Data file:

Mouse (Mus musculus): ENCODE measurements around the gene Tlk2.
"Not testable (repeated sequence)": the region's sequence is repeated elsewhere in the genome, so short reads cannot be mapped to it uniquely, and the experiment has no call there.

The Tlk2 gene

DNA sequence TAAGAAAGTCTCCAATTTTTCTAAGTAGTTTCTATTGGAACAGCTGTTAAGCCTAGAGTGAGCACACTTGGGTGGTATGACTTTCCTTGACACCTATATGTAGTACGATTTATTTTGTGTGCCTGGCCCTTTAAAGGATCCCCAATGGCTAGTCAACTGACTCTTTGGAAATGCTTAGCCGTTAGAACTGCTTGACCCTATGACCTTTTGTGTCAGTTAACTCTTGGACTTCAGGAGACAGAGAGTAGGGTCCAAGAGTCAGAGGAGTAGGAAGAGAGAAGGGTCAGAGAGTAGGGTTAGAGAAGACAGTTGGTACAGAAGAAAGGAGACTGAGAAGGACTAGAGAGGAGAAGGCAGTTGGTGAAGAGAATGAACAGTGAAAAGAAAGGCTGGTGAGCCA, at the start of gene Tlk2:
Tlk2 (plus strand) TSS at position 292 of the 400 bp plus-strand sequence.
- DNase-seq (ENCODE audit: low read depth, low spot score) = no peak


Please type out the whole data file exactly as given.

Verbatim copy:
Mouse (Mus musculus): ENCODE measurements around the gene Tlk2.
"Not testable (repeated sequence)": the region's sequence is repeated elsewhere in the genome, so short reads cannot be mapped to it uniquely, and the experiment has no call there.

The Tlk2 gene

DNA sequence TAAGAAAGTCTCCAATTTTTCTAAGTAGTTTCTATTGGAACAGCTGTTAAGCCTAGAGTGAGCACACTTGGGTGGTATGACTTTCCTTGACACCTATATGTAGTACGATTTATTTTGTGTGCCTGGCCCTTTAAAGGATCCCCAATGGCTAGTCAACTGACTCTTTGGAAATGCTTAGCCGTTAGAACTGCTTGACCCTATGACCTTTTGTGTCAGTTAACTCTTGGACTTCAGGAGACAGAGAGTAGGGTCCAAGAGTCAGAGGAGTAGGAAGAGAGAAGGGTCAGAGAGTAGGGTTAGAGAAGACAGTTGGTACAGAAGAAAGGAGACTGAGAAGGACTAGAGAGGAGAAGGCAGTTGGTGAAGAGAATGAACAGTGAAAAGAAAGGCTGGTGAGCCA, at the start of gene Tlk2:
Tlk2 (plus strand) TSS at position 292 of the 400 bp plus-strand sequence.
- DNase-seq (ENCODE audit: low read depth, low spot score) = no peak